A parenteral chondroprotective such as glucosamine and chondroitin (also known as polysulfated glycosaminoglycans or PSGAG) can be a helpful modality in treating degenerative joint disease in dogs and cats. But what happens when too much is given?
PSGAG is reported to be an analogue of heparin, and parenteral overdoses have been noted to cause rapid diathesis. Cats appear to be more sensitive as compared to dogs – in cats, a single 5 mg/kg intramuscular dose has been noted to cause an increased in prothrombin time and ApTT as well as the reduction of the platelets to aggregate.
In a subacute study of dogs, only dogs dosed at 50 mg/kg intramuscularly twice a week for 13 weeks showed statistically significant changes to the prothrombin time. They also showed reduced platelet count as compared to those dosed at 5 and 15 mg/kg.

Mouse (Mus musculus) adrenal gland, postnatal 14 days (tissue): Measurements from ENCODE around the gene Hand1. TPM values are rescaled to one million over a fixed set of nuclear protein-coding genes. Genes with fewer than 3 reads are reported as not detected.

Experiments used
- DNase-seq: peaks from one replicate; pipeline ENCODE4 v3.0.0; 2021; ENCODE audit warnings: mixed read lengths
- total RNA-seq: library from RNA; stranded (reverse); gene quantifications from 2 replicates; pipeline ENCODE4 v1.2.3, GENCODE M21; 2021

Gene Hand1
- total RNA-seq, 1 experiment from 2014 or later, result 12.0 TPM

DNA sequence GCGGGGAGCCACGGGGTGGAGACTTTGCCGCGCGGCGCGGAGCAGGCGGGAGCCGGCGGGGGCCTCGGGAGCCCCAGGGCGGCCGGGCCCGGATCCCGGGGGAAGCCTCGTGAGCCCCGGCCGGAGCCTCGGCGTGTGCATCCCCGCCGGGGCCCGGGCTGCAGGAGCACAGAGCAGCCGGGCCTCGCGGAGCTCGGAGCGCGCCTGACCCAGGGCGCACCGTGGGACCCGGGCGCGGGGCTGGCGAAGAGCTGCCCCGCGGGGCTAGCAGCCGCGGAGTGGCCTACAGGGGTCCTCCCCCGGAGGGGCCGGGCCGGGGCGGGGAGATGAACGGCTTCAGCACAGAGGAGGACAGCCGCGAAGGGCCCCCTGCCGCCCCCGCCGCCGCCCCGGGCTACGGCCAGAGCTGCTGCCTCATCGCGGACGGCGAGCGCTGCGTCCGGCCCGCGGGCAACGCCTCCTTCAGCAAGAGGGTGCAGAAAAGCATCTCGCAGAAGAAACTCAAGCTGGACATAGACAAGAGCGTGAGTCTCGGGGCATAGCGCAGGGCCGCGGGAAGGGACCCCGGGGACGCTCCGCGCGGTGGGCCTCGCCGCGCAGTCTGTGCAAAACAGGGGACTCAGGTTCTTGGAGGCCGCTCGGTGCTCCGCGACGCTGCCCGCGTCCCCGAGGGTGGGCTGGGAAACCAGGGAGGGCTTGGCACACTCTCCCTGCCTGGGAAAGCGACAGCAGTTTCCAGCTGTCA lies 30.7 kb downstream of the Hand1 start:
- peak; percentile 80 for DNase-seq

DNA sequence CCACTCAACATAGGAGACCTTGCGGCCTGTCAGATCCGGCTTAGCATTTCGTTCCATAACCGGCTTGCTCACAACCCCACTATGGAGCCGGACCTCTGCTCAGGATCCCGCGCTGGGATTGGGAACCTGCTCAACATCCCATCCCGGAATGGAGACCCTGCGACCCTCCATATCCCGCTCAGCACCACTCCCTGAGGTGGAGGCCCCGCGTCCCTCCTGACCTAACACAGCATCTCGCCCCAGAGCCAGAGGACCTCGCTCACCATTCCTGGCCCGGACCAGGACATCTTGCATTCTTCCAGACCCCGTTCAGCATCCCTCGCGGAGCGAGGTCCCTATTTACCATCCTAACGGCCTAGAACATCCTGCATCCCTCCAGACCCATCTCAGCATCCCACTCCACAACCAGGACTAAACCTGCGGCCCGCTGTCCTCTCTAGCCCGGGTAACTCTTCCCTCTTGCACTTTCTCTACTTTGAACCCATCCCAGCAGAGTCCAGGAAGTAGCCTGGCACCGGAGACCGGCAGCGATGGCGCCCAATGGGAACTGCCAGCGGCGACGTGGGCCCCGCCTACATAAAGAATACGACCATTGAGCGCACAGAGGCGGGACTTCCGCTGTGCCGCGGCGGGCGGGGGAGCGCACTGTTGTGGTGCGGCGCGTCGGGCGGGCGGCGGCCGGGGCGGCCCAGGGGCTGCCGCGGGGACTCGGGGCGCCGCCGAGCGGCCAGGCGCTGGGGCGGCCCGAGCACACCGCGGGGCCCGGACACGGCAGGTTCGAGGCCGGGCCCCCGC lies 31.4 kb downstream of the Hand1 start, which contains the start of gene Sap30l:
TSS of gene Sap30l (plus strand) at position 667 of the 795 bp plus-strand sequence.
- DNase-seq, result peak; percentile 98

And dogs and cats may not be the only species affected. Four cases of fatal coagulopathies were reported in different avian species after intramuscular administration of PSGAG.
If a patient is overdosed with a parenteral PSGAG, monitor coagulation profiles. Complete blood counts may also be indicated, particularly in cats. While treatment would largely be symptomatic (blood transfusions and oxygen), protamine sulfate may have potential benefit.